7 morning, sunday excepted; Horwood, from ‘Rose &
    Crown
,’ thursday, 11 morning; Slade, from ‘Bell inn’,
    wednesday, 4 afternoon
LONG MARSTON — Rodwell, from ‘Green Man,’ friday,
    4  aft
WADDESDON — Crook, from ‘Bell inn’, thursday,
    3 afternoon
WATER CARRIERS. — 5 Wharf, Paddington, Mead &
    Bailey, 3 days per week


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HERTFORDSHIRE IN 1855


HERTFORDSHIRE, sometimes shortened into HERTS, is an inland shire, in the south-east of England, surrounded by Middlesex, Essex, Cambridgeshire, Bedfordshire, and Buckinghamshire.  It is of irregular form, of no peculiar natural features, and lies between 51° 36’ and 52° 5’ of north latitude, and 0° 13’ east and 0° 45’ west longitude.  It is one of the smallest shires in England, both for size and population, though by no means inconsiderable.  Its area is about 630 square miles, or 393,951 acres, and its population, in 1851, was 167,856.  It is only the thirty­fifth shire in England in size.  Although the shire town is within 20 miles of London, yet the shire hardly partakes of the metropolitan character, but is almost exclusively agricultural.  The greatest length, which is from Royston to Rickmansworth, from north-east to south-west, is 39 miles; and the greatest breadth, from Hitchin to Waltham Cross, 26 miles.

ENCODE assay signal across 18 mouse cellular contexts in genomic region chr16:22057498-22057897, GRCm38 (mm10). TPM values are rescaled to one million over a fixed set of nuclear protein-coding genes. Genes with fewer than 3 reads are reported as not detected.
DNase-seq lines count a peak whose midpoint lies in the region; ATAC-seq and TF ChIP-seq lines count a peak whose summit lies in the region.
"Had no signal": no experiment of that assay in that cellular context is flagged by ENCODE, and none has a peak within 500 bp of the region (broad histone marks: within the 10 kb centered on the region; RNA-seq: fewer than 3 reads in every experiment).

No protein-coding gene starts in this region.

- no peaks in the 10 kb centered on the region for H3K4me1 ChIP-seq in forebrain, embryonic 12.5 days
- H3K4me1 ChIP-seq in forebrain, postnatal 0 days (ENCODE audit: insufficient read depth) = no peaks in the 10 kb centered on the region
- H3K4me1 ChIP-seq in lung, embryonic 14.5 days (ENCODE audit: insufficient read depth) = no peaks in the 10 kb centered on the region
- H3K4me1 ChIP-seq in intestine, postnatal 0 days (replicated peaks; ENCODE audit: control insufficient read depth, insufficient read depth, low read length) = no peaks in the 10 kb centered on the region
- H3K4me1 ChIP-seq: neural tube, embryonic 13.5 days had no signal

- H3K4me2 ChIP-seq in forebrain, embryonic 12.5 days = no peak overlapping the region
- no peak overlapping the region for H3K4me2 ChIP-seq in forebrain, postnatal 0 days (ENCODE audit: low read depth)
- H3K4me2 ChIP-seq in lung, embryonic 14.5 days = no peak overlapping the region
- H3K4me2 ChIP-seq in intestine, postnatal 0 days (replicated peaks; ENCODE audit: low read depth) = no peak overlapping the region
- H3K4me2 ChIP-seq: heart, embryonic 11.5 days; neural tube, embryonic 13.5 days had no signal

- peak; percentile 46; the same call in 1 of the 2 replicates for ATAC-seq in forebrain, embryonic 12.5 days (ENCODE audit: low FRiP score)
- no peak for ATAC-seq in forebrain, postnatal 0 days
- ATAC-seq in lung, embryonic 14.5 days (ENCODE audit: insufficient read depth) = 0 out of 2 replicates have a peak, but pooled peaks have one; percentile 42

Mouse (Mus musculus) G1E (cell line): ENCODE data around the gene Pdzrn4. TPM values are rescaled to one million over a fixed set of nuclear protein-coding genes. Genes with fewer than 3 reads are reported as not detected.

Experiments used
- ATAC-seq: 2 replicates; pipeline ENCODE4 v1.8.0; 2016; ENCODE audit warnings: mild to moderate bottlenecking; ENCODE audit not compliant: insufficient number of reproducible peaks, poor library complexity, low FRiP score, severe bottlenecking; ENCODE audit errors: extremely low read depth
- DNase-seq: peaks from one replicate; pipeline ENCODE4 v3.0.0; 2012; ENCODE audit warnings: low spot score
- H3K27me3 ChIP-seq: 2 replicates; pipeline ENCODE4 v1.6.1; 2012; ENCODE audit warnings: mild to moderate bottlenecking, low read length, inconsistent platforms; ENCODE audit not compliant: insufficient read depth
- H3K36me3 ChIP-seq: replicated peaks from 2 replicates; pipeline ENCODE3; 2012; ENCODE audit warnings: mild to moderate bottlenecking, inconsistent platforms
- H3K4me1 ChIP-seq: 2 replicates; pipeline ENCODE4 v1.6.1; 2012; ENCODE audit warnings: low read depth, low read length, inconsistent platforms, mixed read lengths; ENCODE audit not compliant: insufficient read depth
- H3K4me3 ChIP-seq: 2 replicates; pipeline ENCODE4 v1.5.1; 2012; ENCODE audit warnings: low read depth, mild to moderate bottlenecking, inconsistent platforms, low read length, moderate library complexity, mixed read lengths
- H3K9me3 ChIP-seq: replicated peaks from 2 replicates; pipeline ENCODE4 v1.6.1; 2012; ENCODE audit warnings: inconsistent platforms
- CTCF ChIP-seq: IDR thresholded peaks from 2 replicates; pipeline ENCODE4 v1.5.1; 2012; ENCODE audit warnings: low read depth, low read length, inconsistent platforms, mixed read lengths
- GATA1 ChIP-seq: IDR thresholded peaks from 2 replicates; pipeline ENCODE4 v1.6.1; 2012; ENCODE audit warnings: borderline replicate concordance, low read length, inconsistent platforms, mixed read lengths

Hertfordshire belongs to the London chalk basin.  The extreme south consists of London clay, then comes the plastic clay; but the northern part of the shire, beyond Sawbridgeworth, Ware, Hertford, Hatfield, St. Alban’s, and Rickmansworth, is chalk.  The district is wavy, but can hardly be said to partake of a hilly character, the greatest rise being in the Chalk Downs, about 908 feet high.  These Chalk Downs are the continuation of the Chiltern Hills, and bound the shire to the extreme north.  The climate is mild and soothing, and the country, being well wooded and tilled, is very picturesque and pleasing.  The mineral characteristics of the district are neither varied nor important, and the medicinal springs are few; they are at Barnet, Northaw, Cuffley, and Hemel Hempstead. Chalk is burnt for lime, and bricks are made.